Water for Elephants
by Sara Gruen
Rosemary the Nurse
Rosemary is Jacob's favorite nurse at the retirement home and the only one who really treats him with respect. She gives him real food when he asks for it, listens when he talks, and treats him like he still has some dignity left. Other people who work at the home treat Jacob like he's a little boy or somehow incapacitated just because he's elderly. Not cool, other people.
Wise Beyond Her Years
Rosemary's kindness extends to other people at the home as well. Here's what she tells Jacob to make him feel better about his encounter with McGuinty:
Sometimes when you get older – and I'm not talking about you, I'm talking generally, because everyone ages differently – things you think on and wish on start to seem real. And then you believe them […]. (13.68)
Jacob is experiencing the kind of aging and questioning of reality that Rosemary is talking about here. Even though Rosemary is younger than him, she has a perspective on aging that he doesn't. Rosemary seems young to Jacob, but she has a whole family of her own and is getting on in years herself.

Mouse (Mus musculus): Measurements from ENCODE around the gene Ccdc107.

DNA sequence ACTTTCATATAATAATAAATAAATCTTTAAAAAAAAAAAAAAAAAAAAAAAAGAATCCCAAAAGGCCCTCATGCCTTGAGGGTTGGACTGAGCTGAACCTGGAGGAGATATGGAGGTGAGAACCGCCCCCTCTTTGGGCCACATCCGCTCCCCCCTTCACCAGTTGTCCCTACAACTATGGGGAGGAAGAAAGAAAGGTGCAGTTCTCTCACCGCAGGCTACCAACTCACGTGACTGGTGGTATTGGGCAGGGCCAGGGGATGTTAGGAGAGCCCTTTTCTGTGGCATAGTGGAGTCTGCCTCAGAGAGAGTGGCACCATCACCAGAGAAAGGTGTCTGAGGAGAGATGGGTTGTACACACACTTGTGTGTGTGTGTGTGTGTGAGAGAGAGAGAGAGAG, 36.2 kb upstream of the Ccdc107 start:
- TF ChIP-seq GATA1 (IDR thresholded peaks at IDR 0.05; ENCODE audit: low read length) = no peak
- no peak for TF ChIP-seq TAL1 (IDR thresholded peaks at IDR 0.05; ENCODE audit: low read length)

Remembering with Rosemary
Conveniently, Rosemary's name is similar to another name that's important to Jacob: Rosie. At one point in the book, Jacob even calls Rosemary Rosie as he's recalling a moment from his past. It's probably no coincidence that the names Rosie and Rosemary are connected with the idea of remembering. Think of what Ophelia says in Shakespeare's Hamlet: "There's rosemary, that's for remembrance" (Act IV, Scene V). And there's that old saying that elephants never forget. Can't get more clear than that.
Jacob does a lot of remembering in Rosemary's presence. Ironically, he even talks to her about his past and then realizes he has no memory of that conversation. He's embarrassed, telling her:
No. About … Oh hell, don't you understand? I didn't even realize I was talking. It's the beginning of the end. It's all downhill from here, and I didn't have very far to go. But I was really hoping to hang on to my brains. I really was. (16.19)
But Rosemary soothes him, as she often does. (For more on the importance of memory, check out the symbols section on "Elephants.") And Jacob reveals just how important Rosemary is to him when he learns that she's leaving the nursing home. Without her there, he really has no reason to stay. So, hey, why not join the circus?